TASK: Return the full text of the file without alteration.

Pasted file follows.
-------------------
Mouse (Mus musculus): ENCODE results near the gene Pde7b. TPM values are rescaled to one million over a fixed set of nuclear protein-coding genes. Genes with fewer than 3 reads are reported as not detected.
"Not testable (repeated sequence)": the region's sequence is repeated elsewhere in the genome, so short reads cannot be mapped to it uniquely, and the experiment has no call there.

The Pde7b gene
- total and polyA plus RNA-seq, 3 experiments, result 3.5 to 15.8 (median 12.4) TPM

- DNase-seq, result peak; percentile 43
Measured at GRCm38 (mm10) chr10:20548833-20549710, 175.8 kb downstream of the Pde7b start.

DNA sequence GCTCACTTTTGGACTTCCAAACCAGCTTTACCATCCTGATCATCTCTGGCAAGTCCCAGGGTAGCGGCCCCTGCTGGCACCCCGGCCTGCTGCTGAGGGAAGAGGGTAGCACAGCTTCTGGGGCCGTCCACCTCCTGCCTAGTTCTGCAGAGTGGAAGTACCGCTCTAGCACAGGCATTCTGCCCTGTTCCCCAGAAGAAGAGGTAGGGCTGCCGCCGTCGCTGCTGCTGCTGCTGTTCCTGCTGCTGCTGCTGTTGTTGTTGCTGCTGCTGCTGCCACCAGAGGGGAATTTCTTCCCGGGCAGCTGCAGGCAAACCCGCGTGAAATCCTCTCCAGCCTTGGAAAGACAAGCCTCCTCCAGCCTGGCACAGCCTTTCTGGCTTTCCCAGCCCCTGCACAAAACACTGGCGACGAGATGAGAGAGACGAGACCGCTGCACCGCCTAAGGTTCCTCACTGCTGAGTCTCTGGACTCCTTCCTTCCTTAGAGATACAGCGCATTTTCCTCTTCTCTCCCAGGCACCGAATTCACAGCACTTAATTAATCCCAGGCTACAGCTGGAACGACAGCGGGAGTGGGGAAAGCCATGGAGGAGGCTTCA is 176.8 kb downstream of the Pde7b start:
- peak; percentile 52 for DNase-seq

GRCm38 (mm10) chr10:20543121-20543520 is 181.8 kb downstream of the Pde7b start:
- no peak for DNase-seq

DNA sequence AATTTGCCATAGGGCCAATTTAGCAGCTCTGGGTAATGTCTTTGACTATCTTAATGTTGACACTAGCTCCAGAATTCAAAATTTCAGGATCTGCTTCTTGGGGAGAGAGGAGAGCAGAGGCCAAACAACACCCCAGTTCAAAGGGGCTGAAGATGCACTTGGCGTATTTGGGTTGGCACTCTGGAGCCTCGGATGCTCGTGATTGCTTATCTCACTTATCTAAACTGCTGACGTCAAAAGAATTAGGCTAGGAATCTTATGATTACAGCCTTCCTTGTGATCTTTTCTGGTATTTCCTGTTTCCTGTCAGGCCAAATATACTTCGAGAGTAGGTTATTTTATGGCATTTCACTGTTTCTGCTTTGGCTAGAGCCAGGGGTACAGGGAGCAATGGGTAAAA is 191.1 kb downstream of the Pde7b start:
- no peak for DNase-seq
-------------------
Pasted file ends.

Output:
Mouse (Mus musculus): ENCODE results near the gene Pde7b. TPM values are rescaled to one million over a fixed set of nuclear protein-coding genes. Genes with fewer than 3 reads are reported as not detected.
"Not testable (repeated sequence)": the region's sequence is repeated elsewhere in the genome, so short reads cannot be mapped to it uniquely, and the experiment has no call there.

The Pde7b gene
- total and polyA plus RNA-seq, 3 experiments, result 3.5 to 15.8 (median 12.4) TPM

- DNase-seq, result peak; percentile 43
Measured at GRCm38 (mm10) chr10:20548833-20549710, 175.8 kb downstream of the Pde7b start.

DNA sequence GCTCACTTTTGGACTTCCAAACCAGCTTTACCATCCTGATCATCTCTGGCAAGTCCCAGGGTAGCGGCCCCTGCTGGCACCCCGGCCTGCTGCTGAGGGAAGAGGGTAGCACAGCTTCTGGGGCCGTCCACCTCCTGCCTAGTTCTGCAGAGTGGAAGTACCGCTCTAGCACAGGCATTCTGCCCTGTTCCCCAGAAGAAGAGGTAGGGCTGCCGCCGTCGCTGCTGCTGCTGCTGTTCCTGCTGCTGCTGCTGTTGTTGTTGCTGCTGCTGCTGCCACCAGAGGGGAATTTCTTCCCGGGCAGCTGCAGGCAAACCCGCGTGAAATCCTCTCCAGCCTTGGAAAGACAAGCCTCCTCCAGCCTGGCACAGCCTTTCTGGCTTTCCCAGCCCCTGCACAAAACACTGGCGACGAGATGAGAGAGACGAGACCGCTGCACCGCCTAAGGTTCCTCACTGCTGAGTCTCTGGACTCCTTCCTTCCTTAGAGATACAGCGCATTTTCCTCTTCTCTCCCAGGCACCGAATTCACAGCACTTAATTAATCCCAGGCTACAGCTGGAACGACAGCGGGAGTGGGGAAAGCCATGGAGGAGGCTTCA is 176.8 kb downstream of the Pde7b start:
- peak; percentile 52 for DNase-seq

GRCm38 (mm10) chr10:20543121-20543520 is 181.8 kb downstream of the Pde7b start:
- no peak for DNase-seq

DNA sequence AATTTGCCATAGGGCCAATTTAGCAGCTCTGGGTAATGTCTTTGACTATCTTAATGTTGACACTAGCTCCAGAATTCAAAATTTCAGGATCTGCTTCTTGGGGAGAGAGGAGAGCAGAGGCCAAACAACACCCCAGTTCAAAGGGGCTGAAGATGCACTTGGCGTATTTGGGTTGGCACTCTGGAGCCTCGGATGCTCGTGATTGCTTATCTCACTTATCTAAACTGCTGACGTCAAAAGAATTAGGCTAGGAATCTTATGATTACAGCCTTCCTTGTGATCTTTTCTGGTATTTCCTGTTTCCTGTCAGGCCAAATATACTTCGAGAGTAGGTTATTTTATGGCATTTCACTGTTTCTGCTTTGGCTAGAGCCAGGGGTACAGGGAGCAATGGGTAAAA is 191.1 kb downstream of the Pde7b start:
- no peak for DNase-seq